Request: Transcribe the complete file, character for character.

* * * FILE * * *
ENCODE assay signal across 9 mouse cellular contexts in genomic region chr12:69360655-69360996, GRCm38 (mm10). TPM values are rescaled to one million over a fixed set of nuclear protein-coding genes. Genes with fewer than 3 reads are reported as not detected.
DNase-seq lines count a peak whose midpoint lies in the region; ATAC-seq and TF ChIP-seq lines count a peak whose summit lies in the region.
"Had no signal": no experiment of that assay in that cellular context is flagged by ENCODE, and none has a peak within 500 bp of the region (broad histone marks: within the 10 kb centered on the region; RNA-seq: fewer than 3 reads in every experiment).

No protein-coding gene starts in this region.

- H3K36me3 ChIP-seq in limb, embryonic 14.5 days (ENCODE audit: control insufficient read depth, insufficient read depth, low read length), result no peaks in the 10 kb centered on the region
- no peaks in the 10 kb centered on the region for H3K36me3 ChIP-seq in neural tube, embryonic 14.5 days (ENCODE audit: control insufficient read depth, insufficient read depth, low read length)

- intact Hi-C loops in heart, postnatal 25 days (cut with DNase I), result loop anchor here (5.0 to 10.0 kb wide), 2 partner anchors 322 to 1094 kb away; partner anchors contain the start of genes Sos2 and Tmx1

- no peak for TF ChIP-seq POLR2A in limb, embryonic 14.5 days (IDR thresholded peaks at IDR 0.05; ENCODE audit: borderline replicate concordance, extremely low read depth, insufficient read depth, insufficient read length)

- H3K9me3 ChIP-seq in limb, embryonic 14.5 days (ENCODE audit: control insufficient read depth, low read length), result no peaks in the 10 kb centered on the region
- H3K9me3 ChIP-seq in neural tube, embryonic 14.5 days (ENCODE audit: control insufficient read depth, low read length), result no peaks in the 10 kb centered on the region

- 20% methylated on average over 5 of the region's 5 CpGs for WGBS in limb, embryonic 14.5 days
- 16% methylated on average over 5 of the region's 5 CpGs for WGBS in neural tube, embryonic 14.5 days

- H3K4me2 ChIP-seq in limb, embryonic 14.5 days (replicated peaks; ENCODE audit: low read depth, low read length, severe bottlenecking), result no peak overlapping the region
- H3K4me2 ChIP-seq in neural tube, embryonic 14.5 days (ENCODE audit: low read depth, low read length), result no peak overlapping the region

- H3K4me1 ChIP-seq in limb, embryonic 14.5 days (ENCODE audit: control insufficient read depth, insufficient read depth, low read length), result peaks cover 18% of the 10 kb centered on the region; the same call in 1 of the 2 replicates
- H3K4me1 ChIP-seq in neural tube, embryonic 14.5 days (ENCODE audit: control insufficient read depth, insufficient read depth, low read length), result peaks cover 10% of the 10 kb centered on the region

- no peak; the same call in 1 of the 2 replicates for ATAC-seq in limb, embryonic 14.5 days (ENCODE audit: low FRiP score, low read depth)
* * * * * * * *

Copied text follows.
ENCODE assay signal across 9 mouse cellular contexts in genomic region chr12:69360655-69360996, GRCm38 (mm10). TPM values are rescaled to one million over a fixed set of nuclear protein-coding genes. Genes with fewer than 3 reads are reported as not detected.
DNase-seq lines count a peak whose midpoint lies in the region; ATAC-seq and TF ChIP-seq lines count a peak whose summit lies in the region.
"Had no signal": no experiment of that assay in that cellular context is flagged by ENCODE, and none has a peak within 500 bp of the region (broad histone marks: within the 10 kb centered on the region; RNA-seq: fewer than 3 reads in every experiment).

No protein-coding gene starts in this region.

- H3K36me3 ChIP-seq in limb, embryonic 14.5 days (ENCODE audit: control insufficient read depth, insufficient read depth, low read length), result no peaks in the 10 kb centered on the region
- no peaks in the 10 kb centered on the region for H3K36me3 ChIP-seq in neural tube, embryonic 14.5 days (ENCODE audit: control insufficient read depth, insufficient read depth, low read length)

- intact Hi-C loops in heart, postnatal 25 days (cut with DNase I), result loop anchor here (5.0 to 10.0 kb wide), 2 partner anchors 322 to 1094 kb away; partner anchors contain the start of genes Sos2 and Tmx1

- no peak for TF ChIP-seq POLR2A in limb, embryonic 14.5 days (IDR thresholded peaks at IDR 0.05; ENCODE audit: borderline replicate concordance, extremely low read depth, insufficient read depth, insufficient read length)

- H3K9me3 ChIP-seq in limb, embryonic 14.5 days (ENCODE audit: control insufficient read depth, low read length), result no peaks in the 10 kb centered on the region
- H3K9me3 ChIP-seq in neural tube, embryonic 14.5 days (ENCODE audit: control insufficient read depth, low read length), result no peaks in the 10 kb centered on the region

- 20% methylated on average over 5 of the region's 5 CpGs for WGBS in limb, embryonic 14.5 days
- 16% methylated on average over 5 of the region's 5 CpGs for WGBS in neural tube, embryonic 14.5 days

- H3K4me2 ChIP-seq in limb, embryonic 14.5 days (replicated peaks; ENCODE audit: low read depth, low read length, severe bottlenecking), result no peak overlapping the region
- H3K4me2 ChIP-seq in neural tube, embryonic 14.5 days (ENCODE audit: low read depth, low read length), result no peak overlapping the region

- H3K4me1 ChIP-seq in limb, embryonic 14.5 days (ENCODE audit: control insufficient read depth, insufficient read depth, low read length), result peaks cover 18% of the 10 kb centered on the region; the same call in 1 of the 2 replicates
- H3K4me1 ChIP-seq in neural tube, embryonic 14.5 days (ENCODE audit: control insufficient read depth, insufficient read depth, low read length), result peaks cover 10% of the 10 kb centered on the region

- no peak; the same call in 1 of the 2 replicates for ATAC-seq in limb, embryonic 14.5 days (ENCODE audit: low FRiP score, low read depth)